Today the scheme is known as the Young Parents Support Service, and a specialist Teenager Parent Midwife work only with pregnant teenagers and trained with the complexities of young parents, as well as providing contraceptive advice and fitting contraceptive implants to reduce repeat teenage pregnancies. Advice and counselling on whether or not the young woman wants to keep her baby or have an abortion or put it up for adoption, the midwife plays the role of counsellor in this capacity for these women to talk through their options. Furthermore, the Midwifery 2020 initiative aims to strengthen the role of the midwife in public health. In conclusion, it is clear that teenage pregnancy is an issue in the UK today and the high rates need to be combated to reduce social exclusion and deprivation in these vulnerable young people and ultimately their children. One way that has been initiated to address this issue has been the Sure Start Plus scheme, which can be seen from the evidence above, has been successful in the areas that it has been piloted.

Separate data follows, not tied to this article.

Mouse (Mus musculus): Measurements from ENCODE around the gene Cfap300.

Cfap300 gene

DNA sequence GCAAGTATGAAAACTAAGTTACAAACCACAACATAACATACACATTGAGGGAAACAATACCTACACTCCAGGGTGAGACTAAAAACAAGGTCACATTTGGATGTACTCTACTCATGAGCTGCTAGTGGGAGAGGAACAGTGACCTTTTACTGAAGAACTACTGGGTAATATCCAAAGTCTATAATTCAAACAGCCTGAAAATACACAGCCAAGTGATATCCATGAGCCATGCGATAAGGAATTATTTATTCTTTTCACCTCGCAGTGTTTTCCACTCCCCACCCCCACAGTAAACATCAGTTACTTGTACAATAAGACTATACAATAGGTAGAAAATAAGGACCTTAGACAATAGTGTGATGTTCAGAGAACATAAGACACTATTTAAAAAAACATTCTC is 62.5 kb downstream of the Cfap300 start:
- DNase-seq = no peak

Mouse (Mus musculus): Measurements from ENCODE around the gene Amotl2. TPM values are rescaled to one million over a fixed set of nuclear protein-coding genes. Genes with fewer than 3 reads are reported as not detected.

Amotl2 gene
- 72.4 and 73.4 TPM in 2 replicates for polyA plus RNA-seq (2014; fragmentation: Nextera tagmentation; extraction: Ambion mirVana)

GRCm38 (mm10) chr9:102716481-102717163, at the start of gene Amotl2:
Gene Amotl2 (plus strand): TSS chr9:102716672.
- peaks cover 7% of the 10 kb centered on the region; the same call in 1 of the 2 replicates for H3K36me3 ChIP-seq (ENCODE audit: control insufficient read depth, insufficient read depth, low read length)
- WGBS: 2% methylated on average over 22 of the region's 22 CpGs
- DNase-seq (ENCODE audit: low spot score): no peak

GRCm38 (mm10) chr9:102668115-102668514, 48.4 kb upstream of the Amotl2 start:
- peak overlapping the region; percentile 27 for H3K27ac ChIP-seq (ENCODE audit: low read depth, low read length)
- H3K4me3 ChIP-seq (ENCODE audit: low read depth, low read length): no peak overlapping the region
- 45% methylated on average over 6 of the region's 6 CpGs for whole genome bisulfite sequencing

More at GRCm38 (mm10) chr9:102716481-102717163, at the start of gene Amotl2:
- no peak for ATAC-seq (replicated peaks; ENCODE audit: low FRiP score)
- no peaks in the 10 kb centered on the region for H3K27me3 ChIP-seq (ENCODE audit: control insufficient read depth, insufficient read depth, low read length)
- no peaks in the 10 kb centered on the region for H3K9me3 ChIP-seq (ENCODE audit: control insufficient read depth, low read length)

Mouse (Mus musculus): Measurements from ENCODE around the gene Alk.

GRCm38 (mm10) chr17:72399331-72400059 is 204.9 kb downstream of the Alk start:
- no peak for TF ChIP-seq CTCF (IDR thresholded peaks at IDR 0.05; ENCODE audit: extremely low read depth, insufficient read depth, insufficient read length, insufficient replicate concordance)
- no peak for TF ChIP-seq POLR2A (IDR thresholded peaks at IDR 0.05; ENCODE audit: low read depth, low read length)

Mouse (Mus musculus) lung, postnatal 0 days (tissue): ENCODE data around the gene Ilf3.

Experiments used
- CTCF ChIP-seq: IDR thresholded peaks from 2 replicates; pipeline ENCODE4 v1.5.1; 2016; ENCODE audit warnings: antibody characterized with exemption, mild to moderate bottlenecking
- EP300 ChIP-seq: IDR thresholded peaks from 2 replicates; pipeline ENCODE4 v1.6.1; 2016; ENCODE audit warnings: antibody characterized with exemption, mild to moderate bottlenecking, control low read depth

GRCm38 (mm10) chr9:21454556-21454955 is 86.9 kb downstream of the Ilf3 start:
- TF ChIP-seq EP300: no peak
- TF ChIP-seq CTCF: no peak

However, issues of finance remain an issue but it must remain that help remains for the most vulnerable of these young people. The role of the midwife in ensuring the success of the scheme has been vital, as they are the person that the pregnant teen deals with the most and is specially trained to address all of the teens social, personal and in some cases economic problems. The statistics clearly show that a midwives involvement has improved the health and social mobility of the pregnant teen. This should have far reaching implications for all midwives as they are trained to deal with women from all ages and walks of life, but highlights to all that special empathy and care should be given when dealing with this vulnerable group. The scheme has raised awareness for all midwives and not just those that are specially trained to deal with pregnant teens. However, maybe further training could be given to all new midwives, due to the high rate of pregnant teens in the UK.